Au fil des contributions, on s’interrogera sur la portée explicative des différents modèles théoriques existant et leur renouvellement, dans des contextes parfois éloignés du cadre Européen et Nord-Américain qui les a pour l’essentiel vu naitre et se développer aux XIXème et au  XXème siècle. On prêtera ici attention à la fois aux mécanismes générateurs des rapports de classe et à leur inscription dans divers registres de la vie sociale : vie politique, styles de vie, géographie des territoires, en particulier des territoires urbains et des grandes métropoles. Une attention particulière sera accordée aux relations entre les mutations à l’oeuvre dans la distribution des richesses (explosion des hauts revenus, repatrimonialisation) et les transformations contemporaines des contours et des rapports de classe. On s’intéressera aussi à l’articulation entre la division de la société en classes et les trajectoires de mobilité sociale. Deux interrogations transversales alimenteront la réflexion : quelles théories des classes sociales au 21ème siècle ? Quelles complémentarités des approches micro (ethnographiques, qualitatives) et macrosociales (quantitatives, structurelles) ?).


Le format du colloque (une quinzaine d’intervenants), laissera une large place à la discussion ouverte entre les intervenants et l’ensemble des participants au colloque.

Les communications seront présentées en langue anglaise.
Coordination scientifique : Philippe Coulangeon et Marco Oberti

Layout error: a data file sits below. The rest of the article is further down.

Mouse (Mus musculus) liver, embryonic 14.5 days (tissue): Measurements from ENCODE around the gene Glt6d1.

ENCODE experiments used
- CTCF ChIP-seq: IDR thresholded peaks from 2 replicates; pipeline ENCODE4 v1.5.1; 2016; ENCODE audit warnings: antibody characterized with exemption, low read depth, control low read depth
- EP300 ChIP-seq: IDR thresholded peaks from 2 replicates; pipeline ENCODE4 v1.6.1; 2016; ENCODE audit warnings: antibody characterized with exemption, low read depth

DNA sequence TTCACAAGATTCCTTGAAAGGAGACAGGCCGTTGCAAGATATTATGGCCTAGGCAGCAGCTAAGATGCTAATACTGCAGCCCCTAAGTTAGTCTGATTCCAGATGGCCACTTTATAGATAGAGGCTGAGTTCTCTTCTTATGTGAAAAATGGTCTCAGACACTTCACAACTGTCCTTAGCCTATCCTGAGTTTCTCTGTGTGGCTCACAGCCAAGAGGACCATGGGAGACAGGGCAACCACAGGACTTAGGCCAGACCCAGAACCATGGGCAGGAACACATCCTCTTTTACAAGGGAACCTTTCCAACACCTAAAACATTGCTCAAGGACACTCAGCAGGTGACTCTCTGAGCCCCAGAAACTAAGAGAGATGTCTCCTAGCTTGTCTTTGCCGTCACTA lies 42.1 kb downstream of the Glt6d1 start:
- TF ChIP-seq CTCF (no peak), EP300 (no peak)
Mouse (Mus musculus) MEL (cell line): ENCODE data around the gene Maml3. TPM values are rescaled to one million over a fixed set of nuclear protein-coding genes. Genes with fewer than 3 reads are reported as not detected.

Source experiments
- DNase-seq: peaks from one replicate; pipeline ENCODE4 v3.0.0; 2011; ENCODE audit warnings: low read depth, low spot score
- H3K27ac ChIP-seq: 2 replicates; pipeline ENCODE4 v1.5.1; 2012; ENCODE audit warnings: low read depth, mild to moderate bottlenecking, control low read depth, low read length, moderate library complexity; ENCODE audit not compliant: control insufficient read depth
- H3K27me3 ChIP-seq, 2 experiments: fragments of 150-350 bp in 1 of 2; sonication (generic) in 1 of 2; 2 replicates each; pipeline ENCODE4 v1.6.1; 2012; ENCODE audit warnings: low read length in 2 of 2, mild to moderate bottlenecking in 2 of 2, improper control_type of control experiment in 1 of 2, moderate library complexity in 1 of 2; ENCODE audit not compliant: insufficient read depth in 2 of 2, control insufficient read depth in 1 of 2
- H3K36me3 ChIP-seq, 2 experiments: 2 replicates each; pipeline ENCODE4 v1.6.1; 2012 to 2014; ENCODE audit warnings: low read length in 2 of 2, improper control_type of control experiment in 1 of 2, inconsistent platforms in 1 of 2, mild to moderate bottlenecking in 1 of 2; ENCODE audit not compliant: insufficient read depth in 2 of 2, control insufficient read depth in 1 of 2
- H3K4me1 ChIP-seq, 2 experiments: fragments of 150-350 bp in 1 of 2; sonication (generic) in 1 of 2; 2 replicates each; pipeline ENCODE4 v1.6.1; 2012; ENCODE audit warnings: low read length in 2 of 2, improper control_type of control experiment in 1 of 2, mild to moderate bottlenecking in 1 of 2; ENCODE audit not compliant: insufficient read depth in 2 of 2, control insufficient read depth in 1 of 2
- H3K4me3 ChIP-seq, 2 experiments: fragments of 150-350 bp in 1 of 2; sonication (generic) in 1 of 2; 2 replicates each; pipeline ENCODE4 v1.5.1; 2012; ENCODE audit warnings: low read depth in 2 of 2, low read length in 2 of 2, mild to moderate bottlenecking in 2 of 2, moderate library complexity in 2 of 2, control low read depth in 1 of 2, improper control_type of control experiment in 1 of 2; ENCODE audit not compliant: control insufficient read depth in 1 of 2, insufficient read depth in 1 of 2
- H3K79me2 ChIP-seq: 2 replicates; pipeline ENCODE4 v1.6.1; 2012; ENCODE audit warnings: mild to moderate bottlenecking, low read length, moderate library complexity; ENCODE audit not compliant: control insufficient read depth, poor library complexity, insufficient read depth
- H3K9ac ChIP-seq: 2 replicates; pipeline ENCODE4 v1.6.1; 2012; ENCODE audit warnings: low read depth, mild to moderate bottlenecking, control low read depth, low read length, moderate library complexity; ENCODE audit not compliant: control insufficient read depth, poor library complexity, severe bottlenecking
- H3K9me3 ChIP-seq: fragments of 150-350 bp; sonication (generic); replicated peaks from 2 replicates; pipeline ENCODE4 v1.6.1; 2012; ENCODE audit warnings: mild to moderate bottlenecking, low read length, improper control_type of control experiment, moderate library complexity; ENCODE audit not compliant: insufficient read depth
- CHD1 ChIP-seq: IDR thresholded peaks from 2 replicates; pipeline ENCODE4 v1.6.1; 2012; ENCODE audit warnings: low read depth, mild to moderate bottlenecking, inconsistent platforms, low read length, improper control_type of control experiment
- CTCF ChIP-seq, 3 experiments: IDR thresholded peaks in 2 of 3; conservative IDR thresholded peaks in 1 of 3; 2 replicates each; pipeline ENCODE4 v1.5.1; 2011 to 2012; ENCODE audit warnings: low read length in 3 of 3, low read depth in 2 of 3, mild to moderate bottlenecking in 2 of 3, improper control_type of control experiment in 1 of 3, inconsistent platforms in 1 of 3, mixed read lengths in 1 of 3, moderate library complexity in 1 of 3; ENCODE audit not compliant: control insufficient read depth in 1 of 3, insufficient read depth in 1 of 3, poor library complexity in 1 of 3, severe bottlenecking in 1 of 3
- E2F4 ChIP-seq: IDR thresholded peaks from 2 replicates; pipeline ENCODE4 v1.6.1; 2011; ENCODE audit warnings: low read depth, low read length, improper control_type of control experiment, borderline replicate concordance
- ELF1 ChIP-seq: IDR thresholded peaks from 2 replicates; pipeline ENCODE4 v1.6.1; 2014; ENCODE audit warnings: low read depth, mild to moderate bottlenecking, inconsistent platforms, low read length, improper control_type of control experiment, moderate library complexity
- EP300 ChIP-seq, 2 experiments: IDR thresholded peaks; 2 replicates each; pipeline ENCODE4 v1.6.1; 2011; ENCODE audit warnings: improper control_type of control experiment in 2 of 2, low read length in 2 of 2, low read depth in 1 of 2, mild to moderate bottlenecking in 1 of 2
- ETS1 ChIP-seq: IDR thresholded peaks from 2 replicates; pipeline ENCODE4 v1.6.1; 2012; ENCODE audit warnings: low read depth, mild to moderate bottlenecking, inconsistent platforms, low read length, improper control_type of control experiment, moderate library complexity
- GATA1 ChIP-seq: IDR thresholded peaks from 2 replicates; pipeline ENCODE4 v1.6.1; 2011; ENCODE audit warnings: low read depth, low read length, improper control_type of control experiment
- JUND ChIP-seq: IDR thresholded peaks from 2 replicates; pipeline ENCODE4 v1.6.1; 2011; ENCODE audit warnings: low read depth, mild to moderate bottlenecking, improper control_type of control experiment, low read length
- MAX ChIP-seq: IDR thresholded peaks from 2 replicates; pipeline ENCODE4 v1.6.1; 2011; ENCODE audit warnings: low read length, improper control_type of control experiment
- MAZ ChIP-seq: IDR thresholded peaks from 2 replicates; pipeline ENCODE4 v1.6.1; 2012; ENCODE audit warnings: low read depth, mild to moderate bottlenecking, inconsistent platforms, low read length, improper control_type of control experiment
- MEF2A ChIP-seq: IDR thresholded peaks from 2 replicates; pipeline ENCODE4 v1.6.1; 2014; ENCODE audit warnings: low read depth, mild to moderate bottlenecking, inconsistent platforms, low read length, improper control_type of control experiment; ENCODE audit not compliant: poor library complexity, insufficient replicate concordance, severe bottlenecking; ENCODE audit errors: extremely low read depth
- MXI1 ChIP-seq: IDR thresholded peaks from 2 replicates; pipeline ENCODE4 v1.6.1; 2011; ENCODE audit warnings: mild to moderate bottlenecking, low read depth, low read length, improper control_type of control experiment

Intervenants

  • Geoffrey Wodtke (Université de Toronto)
    Classes in the 21st Century: Death, Decomposition, or Resurrection?
  • Daniel Oesch (Université de Lausanne)
    The new tripolar space and class voting in Western Europe
  • Louis Chauvel (Université de Luxembourg)
    "Repatrimonialisation": the new role of wealth in the definition of social class systems
  • Carlos Antonio Costa Ribeiro (UERJ, NIED)
    Class mobility in Brazil: 1973 to 2014
  • Pedro López-Roldán, Sandra Isabel Fachelli Oliva (UAB-IET, Barcelona)
    Stratification and social mobility compared: Argentina and Spain
  • Louis-André Vallet (OSC)
    Intergenerational mobility and social fluidity in France over birth cohorts and across age: the role of education
  • Marie Cartier (CENS, Nantes) et Yasmine Siblot (CRESPPA-CSU, Université Paris 8)
    The France of the Little-Middles" :  exploring the fragile frontier between the working and middle classes
  • Agnès van Zanten (OSC), Ylva Bergström and Mikael Palme (University of Uppsala)
    The educational practices of upper-class families in France and Sweden
    [abstract]
  • Johannes Hjellbrekke (Université de Bergen)
    Social Class and Social Capital
  • Mathieu Ferry (ENS Cachan), Jules Naudet (CEIAS, EHESS), Olivier Roueff (CRESPPA-CSU, Université Paris 8)
    In search of the Indian Social Space. A multidimensional portrait of social stratification in India
  • Jean-Louis Rocca (CERI)
    Production and reproduction of social classes in market capitalist China [abstract]
  • Mike Savage (LSE)
    Social class and inequality in contemporary London
  • Edmond Préteceille (OSC)
    The urban dimension of social class transformations in the Paris metropolis

Accès uniquement sur inscription préalable

Renseignements : bernard.corminboeuf@sciencespo.fr.                           English version here